Initialize Array of Objects in C++

  1. Use the new Operator to Initialize Array of Objects With Parameterized Constructors in C++
  2. Use the std::vector::push_back Function to Initialize Array of Objects With Parameterized Constructors
  3. Use the std::vector::emplace_back Function to Initialize Array of Objects With Parameterized Constructors

This article will demonstrate multiple methods about initializing an array of objects with parameterized constructors in C++.

Use the new Operator to Initialize Array of Objects With Parameterized Constructors in C++

The new operator is part of the C++ dynamic memory management interface, and it is equivalent to the malloc function from the C language. Note that dynamic memory management entails the flow in which the user allocates the memory of a specified fixed size and returns it to the system when it is not needed anymore.

new is used to request the fixed number of bytes from the system, which returns the pointer to the memory region if the call is successful. In the following example, we defined a class named Pair with two constructors and printPair to output the data members to the console. At first, we need to allocate a four-member array of Pairs using the new operator. Next, we can traverse the array with the for loop, and each iteration initialize the element with the parameterized constructor. Mind though, that the allocated array should be freed before the program exit using the delete operator. Notice also the delete [] notation is necessary to deallocate each element of the array.

#include <iostream>
#include <vector>

using std::cout; using std::cin;
using std::endl; using std::string;
using std::vector;

class Pair {
    int x, y;
public:
    Pair() = default;
    Pair(int a, int b) : x(a), y(b) {}

    void printPair() const {
        cout << "x: " << x << endl << "y: " << y << endl;
    }
};
int main(){
    Pair *arr = new Pair[4];

    for (int i = 0; i < 4; ++i) {
        arr[i] = Pair(i * 2, i * i);
    }

    for (int i = 0; i < 4; ++i) {
        arr[i].printPair();
    }

    delete [] arr;
    return EXIT_SUCCESS;
}

Output:

x: 0
y: 0
x: 2
y: 1
x: 4
y: 4
x: 6
y: 9

Use the std::vector::push_back Function to Initialize Array of Objects With Parameterized Constructors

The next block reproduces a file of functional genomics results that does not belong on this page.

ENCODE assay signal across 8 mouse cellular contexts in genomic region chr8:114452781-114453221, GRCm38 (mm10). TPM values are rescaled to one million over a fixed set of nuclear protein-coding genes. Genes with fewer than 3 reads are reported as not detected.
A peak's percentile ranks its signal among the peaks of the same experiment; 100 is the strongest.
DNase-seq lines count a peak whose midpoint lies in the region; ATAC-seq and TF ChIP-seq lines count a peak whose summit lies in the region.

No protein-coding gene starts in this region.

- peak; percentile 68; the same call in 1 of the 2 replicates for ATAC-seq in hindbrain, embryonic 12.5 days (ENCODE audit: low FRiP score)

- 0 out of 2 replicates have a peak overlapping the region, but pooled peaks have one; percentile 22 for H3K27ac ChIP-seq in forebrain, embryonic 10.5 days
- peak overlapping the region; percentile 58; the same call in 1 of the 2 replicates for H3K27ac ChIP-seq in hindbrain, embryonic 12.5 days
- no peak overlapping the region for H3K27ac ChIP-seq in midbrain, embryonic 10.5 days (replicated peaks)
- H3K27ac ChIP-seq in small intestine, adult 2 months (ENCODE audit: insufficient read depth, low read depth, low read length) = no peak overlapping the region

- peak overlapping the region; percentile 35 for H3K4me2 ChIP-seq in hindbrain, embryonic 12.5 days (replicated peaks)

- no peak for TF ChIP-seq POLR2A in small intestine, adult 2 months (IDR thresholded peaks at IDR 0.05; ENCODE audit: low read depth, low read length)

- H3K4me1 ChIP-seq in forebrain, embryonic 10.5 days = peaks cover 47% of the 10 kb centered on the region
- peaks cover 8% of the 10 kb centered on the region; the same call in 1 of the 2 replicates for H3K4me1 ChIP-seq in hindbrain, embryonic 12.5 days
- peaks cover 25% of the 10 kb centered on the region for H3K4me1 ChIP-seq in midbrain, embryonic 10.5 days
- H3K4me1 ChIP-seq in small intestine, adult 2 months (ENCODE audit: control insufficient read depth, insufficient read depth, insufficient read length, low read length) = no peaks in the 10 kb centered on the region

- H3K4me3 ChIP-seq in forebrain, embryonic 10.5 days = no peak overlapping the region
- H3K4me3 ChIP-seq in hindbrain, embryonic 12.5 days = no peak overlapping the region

Alternatively, a more headless approach would be to store the objects in the std::vector container, which would provide the built-in function to initialize new elements dynamically. Namely, the Pair definition stays the same, but each iteration, we will call the push_back function and pass it the Pair value from the second constructor. On the plus side, we don’t need to worry about memory resources’ deallocation; they get cleaned up automatically.

#include <iostream>
#include <vector>

using std::cout; using std::cin;
using std::endl; using std::string;
using std::vector;

class Pair {
    int x, y;
public:
    Pair() = default;
    Pair(int a, int b) : x(a), y(b) {}

    void printPair() const {
        cout << "x: " << x << endl << "y: " << y << endl;
    }
};
int main(){
    vector<Pair> array;

    for (int i = 0; i < 4; ++i) {
        array.push_back(Pair(i * 2, i * i));
    }

    for (const auto &item : array) {
        item.printPair();
    }

    return EXIT_SUCCESS;
}

Output:

x: 0
y: 0
x: 2
y: 1
x: 4
y: 4
x: 6
y: 9

Use the std::vector::emplace_back Function to Initialize Array of Objects With Parameterized Constructors

Another method to initialize an array of objects with parameterized constructors is to utilize the emplace_back function of the std::vector class. In this way, we only need to pass the Pair constructor’s values, and emplace_back would automatically construct a new element for us. Like the previous method, this one also does not need the user to worry about memory management.

#include <iostream>
#include <vector>

using std::cout; using std::cin;
using std::endl; using std::string;
using std::vector;

class Pair {
    int x, y;
public:
    Pair() = default;
    Pair(int a, int b) : x(a), y(b) {}

    void printPair() const {
        cout << "x: " << x << endl << "y: " << y << endl;
    }
};
int main(){
    vector<Pair> array;

    for (int i = 0; i < 4; ++i) {
        array.emplace_back(i * 2, i * i);
    }

    for (const auto &item : array) {
        item.printPair();
    }

    return EXIT_SUCCESS;
}

Output:

x: 0
y: 0
x: 2
y: 1
x: 4
y: 4
x: 6
y: 9
Contribute
DelftStack is a collective effort contributed by software geeks like you. If you like the article and would like to contribute to DelftStack by writing paid articles, you can check the write for us page.

Related Article - C++ Array

  • Find Most Frequent Element in an Array C++
  • Clear Array Element Values in C++